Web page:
How to make your written content more accessible

18 October 2019

We've pulled-together a few pointers to help you work towards accessibility Level AAA for the written content on your website.

A great deal of the Web Content Accessibility Guidelines' recommendations for meeting Level AAA are to do with your content. (Specifically, the third principle of POUR – making content 'Understandable'.)

There’s only so much that we, as designers and developers, can do to help make your content understandable. It's mostly going to be down to you!

These practical rules of thumb should help you and your team to write accessible web copy:

Unusual Words

Level AAA Technical Standard 3.1.3

"A mechanism is available for identifying specific definitions of words or phrases used in an unusual or restricted way, including idioms and jargon."

Everyday rule

Add a glossary page or section explaining any words which people may not understand, if they're unfamiliar with the arts. What is an "on-sale”? What is the “box office”?

Example of good practice

Tate Modern's 'art terms' section.


Level AAA Technical Standard 3.1.4

"A mechanism for identifying the expanded form or meaning of abbreviations is available."

Everyday rule

Define each abbreviation the first time you use it in a section or on a page. For example, City of Birmingham Symphony Orchestra (CBSO).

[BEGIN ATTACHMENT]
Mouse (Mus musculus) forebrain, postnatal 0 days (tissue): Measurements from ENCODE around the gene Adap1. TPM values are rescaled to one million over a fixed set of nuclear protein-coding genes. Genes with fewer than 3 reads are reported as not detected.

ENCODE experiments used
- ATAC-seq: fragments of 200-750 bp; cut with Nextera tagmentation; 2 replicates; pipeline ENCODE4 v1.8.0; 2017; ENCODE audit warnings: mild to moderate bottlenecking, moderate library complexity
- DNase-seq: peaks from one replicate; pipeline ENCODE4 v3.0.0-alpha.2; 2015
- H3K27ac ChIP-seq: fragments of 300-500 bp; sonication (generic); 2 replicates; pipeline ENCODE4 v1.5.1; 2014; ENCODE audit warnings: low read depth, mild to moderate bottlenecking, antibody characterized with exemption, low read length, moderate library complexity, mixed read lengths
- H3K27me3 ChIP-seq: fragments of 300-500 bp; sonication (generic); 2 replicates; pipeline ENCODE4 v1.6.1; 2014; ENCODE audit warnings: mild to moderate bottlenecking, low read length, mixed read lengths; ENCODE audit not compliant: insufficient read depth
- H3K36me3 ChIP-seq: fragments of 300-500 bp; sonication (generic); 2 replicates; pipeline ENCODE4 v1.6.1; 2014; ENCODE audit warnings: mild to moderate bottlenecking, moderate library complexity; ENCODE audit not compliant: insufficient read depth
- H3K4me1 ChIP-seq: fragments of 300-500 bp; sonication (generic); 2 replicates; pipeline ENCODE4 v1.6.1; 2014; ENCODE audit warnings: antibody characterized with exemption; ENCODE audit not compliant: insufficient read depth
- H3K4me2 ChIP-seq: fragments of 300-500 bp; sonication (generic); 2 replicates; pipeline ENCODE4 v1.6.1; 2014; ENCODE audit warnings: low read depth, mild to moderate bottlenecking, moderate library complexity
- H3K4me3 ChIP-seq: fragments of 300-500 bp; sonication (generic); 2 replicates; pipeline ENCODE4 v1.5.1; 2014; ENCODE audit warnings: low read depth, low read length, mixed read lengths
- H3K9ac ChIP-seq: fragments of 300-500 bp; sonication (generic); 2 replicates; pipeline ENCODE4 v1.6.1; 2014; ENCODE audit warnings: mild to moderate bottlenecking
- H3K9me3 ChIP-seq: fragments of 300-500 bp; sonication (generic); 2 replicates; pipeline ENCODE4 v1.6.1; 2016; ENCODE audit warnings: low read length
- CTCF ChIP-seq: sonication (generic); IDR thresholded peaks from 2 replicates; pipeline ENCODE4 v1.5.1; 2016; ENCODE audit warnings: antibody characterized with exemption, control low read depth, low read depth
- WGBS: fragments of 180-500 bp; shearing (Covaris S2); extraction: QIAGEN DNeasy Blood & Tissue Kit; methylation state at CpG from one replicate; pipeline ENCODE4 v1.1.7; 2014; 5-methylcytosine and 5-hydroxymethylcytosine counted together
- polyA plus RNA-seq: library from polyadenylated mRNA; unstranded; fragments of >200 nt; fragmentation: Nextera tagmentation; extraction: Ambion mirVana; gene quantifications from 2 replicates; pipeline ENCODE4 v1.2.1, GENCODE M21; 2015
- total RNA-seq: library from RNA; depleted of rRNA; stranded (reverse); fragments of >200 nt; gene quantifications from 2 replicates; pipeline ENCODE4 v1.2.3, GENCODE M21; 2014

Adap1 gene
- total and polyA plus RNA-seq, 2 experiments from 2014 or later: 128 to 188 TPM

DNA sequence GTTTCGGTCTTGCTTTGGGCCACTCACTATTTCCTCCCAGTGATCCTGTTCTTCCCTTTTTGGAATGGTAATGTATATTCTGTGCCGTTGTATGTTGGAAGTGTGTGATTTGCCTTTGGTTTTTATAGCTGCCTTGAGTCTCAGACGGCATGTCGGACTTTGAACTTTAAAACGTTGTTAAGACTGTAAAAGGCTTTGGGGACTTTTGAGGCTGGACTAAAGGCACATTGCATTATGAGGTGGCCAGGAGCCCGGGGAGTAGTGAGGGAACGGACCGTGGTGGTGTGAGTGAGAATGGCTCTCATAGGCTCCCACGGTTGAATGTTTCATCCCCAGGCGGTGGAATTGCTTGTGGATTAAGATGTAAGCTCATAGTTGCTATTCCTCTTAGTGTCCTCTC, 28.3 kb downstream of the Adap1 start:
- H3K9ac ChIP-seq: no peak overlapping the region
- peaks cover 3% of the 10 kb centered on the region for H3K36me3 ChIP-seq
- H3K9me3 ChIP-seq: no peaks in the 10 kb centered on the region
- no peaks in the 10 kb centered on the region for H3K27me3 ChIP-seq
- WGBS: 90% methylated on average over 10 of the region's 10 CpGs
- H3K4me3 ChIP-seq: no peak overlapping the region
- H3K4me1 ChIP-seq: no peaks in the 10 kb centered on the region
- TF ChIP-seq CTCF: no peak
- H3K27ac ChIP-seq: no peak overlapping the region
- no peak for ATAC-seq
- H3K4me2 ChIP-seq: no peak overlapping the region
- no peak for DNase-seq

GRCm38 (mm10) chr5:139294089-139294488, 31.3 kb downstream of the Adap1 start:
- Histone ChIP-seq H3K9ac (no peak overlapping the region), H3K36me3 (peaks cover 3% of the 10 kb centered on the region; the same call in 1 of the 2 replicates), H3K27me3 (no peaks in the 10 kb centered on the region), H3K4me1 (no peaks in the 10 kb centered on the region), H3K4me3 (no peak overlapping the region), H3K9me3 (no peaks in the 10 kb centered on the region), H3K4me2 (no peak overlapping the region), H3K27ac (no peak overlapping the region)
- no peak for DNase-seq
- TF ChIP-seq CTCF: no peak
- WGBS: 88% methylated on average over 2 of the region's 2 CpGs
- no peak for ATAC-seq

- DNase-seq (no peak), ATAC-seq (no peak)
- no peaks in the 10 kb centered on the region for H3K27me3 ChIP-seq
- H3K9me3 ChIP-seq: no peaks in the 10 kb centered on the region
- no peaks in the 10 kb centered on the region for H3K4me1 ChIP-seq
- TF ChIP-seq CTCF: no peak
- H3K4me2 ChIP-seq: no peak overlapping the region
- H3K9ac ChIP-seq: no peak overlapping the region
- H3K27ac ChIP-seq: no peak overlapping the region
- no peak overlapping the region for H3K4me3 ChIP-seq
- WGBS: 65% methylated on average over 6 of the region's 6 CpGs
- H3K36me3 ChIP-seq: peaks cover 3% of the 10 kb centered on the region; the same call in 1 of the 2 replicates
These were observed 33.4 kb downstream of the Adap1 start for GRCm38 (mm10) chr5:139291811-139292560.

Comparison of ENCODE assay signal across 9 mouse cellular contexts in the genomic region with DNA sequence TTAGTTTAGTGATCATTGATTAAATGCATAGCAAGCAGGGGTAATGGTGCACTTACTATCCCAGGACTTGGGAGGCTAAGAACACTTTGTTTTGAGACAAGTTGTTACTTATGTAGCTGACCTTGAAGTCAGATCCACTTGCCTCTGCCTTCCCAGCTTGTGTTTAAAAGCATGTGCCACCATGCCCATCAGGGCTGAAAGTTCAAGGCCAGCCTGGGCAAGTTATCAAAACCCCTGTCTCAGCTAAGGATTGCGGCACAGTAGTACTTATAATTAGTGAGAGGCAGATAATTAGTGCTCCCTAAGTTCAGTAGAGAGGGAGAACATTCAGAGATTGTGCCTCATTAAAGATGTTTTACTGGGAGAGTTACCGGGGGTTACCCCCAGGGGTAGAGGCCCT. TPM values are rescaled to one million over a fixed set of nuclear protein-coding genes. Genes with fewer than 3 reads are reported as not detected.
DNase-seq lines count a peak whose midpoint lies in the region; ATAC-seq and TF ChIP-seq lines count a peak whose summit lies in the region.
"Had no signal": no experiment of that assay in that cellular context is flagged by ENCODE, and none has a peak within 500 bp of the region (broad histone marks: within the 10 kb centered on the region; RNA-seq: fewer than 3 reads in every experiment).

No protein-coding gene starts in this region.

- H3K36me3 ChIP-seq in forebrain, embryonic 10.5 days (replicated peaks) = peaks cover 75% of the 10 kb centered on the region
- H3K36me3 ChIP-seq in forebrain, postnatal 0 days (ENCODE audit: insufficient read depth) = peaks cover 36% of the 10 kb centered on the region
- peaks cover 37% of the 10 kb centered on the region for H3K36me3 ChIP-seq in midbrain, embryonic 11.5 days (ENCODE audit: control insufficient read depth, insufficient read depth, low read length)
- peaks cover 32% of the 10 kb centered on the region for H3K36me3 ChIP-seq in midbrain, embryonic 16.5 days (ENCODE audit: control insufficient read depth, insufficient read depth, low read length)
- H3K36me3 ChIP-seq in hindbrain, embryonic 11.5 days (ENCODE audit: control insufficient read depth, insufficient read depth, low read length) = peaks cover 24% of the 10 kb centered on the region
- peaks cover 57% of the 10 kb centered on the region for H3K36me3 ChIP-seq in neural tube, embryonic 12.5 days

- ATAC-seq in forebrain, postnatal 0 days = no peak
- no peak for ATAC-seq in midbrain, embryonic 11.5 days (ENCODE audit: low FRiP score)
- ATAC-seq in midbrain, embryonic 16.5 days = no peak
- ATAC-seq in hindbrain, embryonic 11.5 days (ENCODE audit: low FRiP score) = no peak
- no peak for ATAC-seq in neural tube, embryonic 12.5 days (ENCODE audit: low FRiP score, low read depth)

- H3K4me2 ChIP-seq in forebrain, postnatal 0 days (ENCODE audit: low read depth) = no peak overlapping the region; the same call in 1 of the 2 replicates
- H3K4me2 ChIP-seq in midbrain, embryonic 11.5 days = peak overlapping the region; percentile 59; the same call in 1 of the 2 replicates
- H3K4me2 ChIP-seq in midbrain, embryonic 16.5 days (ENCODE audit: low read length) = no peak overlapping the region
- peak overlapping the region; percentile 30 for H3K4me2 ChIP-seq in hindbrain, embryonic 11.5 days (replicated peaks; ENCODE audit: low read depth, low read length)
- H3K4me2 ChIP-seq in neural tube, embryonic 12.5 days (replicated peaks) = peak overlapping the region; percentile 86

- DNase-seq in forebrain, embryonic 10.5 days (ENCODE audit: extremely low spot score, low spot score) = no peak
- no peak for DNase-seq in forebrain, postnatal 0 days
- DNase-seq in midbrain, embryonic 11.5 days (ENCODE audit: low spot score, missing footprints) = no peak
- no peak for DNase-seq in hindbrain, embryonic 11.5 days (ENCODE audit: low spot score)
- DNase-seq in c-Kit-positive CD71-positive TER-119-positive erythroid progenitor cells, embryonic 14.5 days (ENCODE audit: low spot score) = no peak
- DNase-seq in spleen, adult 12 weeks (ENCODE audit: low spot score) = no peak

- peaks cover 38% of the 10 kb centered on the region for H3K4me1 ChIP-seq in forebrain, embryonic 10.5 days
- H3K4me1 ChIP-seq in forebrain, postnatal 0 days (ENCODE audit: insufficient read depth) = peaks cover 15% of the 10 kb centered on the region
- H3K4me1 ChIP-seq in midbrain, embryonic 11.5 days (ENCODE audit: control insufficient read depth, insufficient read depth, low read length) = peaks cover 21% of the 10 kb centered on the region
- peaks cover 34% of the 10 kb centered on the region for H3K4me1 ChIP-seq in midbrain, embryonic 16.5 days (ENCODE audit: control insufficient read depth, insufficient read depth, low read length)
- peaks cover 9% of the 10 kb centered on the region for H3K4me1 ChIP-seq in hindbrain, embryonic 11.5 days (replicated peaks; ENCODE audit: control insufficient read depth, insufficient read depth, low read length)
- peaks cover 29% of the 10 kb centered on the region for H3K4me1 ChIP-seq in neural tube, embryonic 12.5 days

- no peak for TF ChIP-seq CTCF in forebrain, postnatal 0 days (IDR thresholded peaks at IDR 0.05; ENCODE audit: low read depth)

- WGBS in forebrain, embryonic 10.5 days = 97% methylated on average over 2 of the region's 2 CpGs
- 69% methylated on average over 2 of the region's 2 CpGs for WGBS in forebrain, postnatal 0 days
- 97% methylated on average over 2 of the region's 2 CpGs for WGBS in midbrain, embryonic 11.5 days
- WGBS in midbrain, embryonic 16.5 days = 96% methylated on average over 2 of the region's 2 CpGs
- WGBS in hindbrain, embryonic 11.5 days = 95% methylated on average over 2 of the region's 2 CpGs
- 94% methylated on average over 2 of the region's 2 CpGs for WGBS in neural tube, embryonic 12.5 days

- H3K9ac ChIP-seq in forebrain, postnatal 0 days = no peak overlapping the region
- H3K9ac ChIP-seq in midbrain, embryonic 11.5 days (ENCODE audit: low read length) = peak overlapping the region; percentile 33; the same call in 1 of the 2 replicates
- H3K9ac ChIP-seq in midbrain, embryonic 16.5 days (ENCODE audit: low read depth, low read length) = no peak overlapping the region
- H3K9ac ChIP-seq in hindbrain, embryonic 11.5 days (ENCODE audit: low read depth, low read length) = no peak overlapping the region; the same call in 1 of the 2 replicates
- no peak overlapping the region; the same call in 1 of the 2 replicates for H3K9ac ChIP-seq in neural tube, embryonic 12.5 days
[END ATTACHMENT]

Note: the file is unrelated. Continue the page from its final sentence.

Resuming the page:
Example of good practice

National Institute for Health and Care Excellence (NICE).

Reading Level

Level AAA Technical Standard 3.1.5

"When text requires reading ability more advanced than the lower secondary education level after removal of proper names and titles, supplemental content, or a version that does not require reading ability more advanced than the lower secondary education level, is available."

(Funnily enough, WCAG's technical standards are not worded in an accessible way …)

Everyday rule

Write in a straightforward, clear way. Use simple words as much as you can. Instead of the performance commencing at 19:00, can the show start at 7pm?

Free online tools such as Hemingway App are great for testing out your written content's 'reading age'. Give it a try – you may be surprised by the results.

Having said this …

It's not essential for all content on a page to be written 'simply'. Just make sure there's somewhere that people can find your key points, or a summary of important information. (For example, things like 'General information' boxes which list show times, ticket prices, age guidance etc.)

Example of good practice

Royal Shakespeare Company's style guide.

Keen to do more?

You may also be interested in our Access Resources. It's a handy collection of written tips, and links to useful tools, for improving the accessibility of your website.

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